In a First, Physicists Glimpse a Quantum Ghost
Artist’s impression of electrons within a semiconductor being accelerated and energized by laser pulses. At the end of the process, the electrons release a burst of light carrying information about their quantum wave function. Credit: Brian Long
The wave function—an abstract concept used to predict the behavior of quantum particles—is the bedrock on which physicists have built their understanding of quantum mechanics. But this bedrock itself is not something physicists have a perfect grasp of, literally or philosophically. A wave function is not something one can hold in their hand or put under a microscope. And confusingly, some of its properties simply seem not to be real. In fact, mathematicians would openly label them as imaginary: so-called imaginary numbers—which arise from seemingly nonsensical feats such as taking the square roots of negative integers—are an important ingredient of a wave function’s well-proved power to forecast the results of real-world experiments. In short, if a wave function can be said to “exist” at all, it does so at the hazy crossroads between metaphysical mathematics and physical reality.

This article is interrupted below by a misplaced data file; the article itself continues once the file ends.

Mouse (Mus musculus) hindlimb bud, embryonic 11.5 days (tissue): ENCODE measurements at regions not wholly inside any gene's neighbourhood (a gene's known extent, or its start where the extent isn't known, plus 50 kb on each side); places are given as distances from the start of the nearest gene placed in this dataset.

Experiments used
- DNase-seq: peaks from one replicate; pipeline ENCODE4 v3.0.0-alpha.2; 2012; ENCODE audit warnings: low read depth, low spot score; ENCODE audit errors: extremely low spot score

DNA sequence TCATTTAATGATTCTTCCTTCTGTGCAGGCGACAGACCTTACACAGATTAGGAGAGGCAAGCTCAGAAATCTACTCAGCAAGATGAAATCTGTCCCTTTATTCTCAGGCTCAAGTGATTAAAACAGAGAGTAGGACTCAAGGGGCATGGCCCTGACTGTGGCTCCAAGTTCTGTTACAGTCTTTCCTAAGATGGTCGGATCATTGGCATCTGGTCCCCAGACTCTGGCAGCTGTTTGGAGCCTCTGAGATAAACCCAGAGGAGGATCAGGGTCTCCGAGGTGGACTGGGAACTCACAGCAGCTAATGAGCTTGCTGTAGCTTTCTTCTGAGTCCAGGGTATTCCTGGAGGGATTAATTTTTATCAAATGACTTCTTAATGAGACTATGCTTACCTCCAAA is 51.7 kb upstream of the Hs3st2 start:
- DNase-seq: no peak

As 2022 starts, let’s take some time to share our goals for CircuitPython in 2022. Just like past years (full summary 2019, 2020, and 2021), we’d like everyone in the CircuitPython community to contribute by posting their thoughts to some public place on the Internet. Here are a few ways to post: a video on YouTub, a post on the CircuitPython forum, a blog post on your site, a series of Tweets, a Gist on GitHub. We want to hear from you. When you post, please add #CircuitPython2022 and email firstname.lastname@example.org to let us know about your post so we can blog it up here.
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